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How to Name Your Dog

Finding just the right name for your dog or puppy can be tough. If you have reached the naming step, that probably means you have a new dog

There are thousands of potential dog names out there. Take some time to narrow down your choices.

  • Choose a name that you truly like. You will be using it all the time, so you should enjoy the sound of it.
  • Pick a one to two-syllable name. Longer names can be difficult for your dog to understand and a hassle for you to say over and over.
  • Try out the new name for a few days and see how your dog responds.
  • Avoid choosing a name that sounds like a command you plan to teach your dog. It would be confusing to teach “Fletch” to fetch or to train the stay command to “Shae.”
  • Try not to pick a complicated name like Sir Fluffy Von Wagglestein unless you plan to actually use a simplified call name like “Sir Fluffy.”
    Avoid changing an adult dog’s name if the dog knows it already. If you must change the name, choose one that sounds similar. “Bailey” can be changed to “Hailey” or “Kaylee,” and “Charlie” can easily become “Harley” or “Farley.”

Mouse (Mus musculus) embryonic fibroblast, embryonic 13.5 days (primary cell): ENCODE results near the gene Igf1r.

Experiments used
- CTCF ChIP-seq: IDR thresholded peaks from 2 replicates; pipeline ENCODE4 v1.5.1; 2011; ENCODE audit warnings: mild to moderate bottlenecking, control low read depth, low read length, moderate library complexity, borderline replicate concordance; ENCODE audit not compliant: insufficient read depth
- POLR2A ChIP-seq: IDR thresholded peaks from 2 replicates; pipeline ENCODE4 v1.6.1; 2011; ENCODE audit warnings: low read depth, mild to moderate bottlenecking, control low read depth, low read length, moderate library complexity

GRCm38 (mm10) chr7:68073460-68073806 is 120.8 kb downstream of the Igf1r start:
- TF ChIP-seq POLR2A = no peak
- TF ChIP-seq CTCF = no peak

• Don’t name your dog something that others may find offensive or embarrassing. This includes potential racial or cultural slurs, general insults, crass slang terms, and anything that has a curse word in it. Do you really want to call out to your dog “Poophead” and have the whole neighborhood hear it? What will your vet’s office call your dog if you name him “Fartface?”

Dog Name Ideas

Consider your dog’s appearance and personality. You can choose a descriptive name like “Dottie” for a Dalmatian, “Shorty” for a Dachshund, or “Happy” for a jovial mutt, but this has been done many times before. On the other hand, it can be cute to pick a name that describes the opposite of your dog, such as “Tiny” for a Mastiff or “Attila” for a little Yorkie.

You might get the idea for a name because reminds you of a certain place, incident or item. For instance, a dog found as a stray puppy at The Home Depot might be named “Depot.” A dog born or adopted in the spring can be called “Petal” or “Blossom.” A dog might be named “Converse” after a Converse shoe is the first thing the puppy chews up.

Another fun idea, if you like the idea of a theme, is to name your dog (or dogs) after something you enjoy. Wine enthusiasts might consider something like “Merlot” or “Riesling.” Scientists could name their dogs after chemical elements. If you are really into fancy cheeses, you can have dogs named Roquefort, Stilton, and Limburger, and so on.

No matter what you name your dog, make it a name that you like and one that your dog responds well to. As long as you are pleased with the name, who really cares if it’s highly unusual or incredibly popular? After all, your dog doesn’t know the difference.

Comments (1)
January 26, 2020

Awesome post! Keep up the great work! 🙂

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